For example, say you have a dating app you want to advertise, and you’re analyzing how it functions and what it offers. You note all of the different features the app includes, such as the ability to view other members’ profiles and chat directly with them, the number of members it hosts, the advertisement-free interface, and the subscription price. You also note that members may want to use it to develop friendships as well as romantic relationships.

Step #2: Align Your Product With the Predominant Customer Need

Once you’ve noted every detail about your product, group each item on your list against a specific customer need that it satisfies. This will help you understand what motivates customers to purchase products similar to yours. Schwartz notes that, as you connect your product’s attributes to specific customer needs, you should consider that customer needs fall into two categories: 

  1. Primal needs: These are deep-rooted emotional needs that all customers seek to satisfy, such as feeling healthy, happy, accomplished, or loved. For example, customers might subscribe to dating apps because they’re motivated by the need to feel loved.
  2. Shifting needs: These are surface-level needs that fluctuate according to market trends and expectations. For example, customers might choose your dating app because it promises an advertisement-free interface. They only want this feature because most paid apps in the market function this way—thus, leading customers to expect an advertisement-free interface for all paid apps.  

Finally, choose the customer need that applies to the largest potential market for your product and target this need in your headline. For example, your research indicates that the need for love motivates more customers than the need for an advertisement-free interface. Therefore, you choose to frame your app as the best solution for finding love.

Research Area #2: Customer Awareness of Your Product

Once you’ve chosen the specific customer need your headline will target, find out how much they already know about and feel like they need your product. This will help you determine what type of information you should put in your headline to capture attention.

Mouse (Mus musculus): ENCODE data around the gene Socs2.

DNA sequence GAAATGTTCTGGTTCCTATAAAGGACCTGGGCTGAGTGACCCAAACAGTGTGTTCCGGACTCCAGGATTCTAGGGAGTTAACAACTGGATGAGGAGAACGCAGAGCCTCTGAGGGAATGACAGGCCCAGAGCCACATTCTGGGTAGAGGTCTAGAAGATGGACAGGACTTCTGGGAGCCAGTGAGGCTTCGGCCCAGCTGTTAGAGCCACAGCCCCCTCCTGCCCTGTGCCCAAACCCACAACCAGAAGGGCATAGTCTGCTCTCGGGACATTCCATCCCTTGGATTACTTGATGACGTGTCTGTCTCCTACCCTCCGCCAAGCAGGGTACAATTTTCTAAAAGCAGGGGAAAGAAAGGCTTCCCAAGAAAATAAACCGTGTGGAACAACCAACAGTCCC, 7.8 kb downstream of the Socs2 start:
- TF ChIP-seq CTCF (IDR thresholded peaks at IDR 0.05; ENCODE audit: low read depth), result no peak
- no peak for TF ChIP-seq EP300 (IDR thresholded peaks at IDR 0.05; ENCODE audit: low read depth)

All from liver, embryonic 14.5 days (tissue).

According to Schwartz, customers move through five different levels of awareness as they learn more about your product. Each level of awareness determines how much information you must provide in the headline to get customers to consider your sales pitch. 

Schwartz suggests that you should find out what level of awareness the majority of your customers currently have and write a headline that caters to how much they know about your product.

Research Area #3: Customer Awareness of Your Competitors’ Products

Once you’ve figured out what your customers want and how aware they are of your product, find out how aware customers are of competitive products. This will help you determine how much emphasis to place on distinguishing your product from similar versions in the market.

Let’s explore Schwartz’s advice for distinguishing your product for two different types of customers:

  1. Customers who are unaware of competitive products
  2. Customers who are aware of competitive products

Customer Group #1: Unaware of Competitive Products

According to Schwartz, if customers aren’t aware of similar versions of your product, your headline should be as simple and direct as possible. For example, “Finally, an effortless way to find love!”

Customer Group #2: Aware of Competitive Products

If customers are aware of a few similar versions of your product, Schwartz suggests that, instead of inventing a new headline, you simply expand on your competitors’ headlines and elaborate on why your product is better than all other versions. For example, if a competitor uses the headline, “An easy way to find love,” you can expand on their claim with: “The fastest and easiest way to find love.”

If customers are aware of many versions of your product, they won’t be as receptive to new advertisements—because they’ve already heard all of the claims and have lost interest in this type of product. Schwartz suggests two ways your headline can revive customer interest in your product:

  1. Emphasize a new, distinct benefit to distinguish your product from what’s currently on the market. For example, “The only app to guarantee your perfect match in under 60 seconds!”
  2. Express an emotion or attitude to appeal to these customers. For example, “For those who know that life should be better.”
Why Customer Research Creates Successful Headlines

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  • Why the headline is the most important component of an advertisement
  • Specific techniques you can use to create captivating headlines
  • Persuasive methods you can apply to write compelling copy

Katie Doll

Somehow, Katie was able to pull off her childhood dream of creating a career around books after graduating with a degree in English and a concentration in Creative Writing. Her preferred genre of books has changed drastically over the years, from fantasy/dystopian young-adult to moving novels and non-fiction books on the human experience. Katie especially enjoys reading and writing about all things television, good and bad.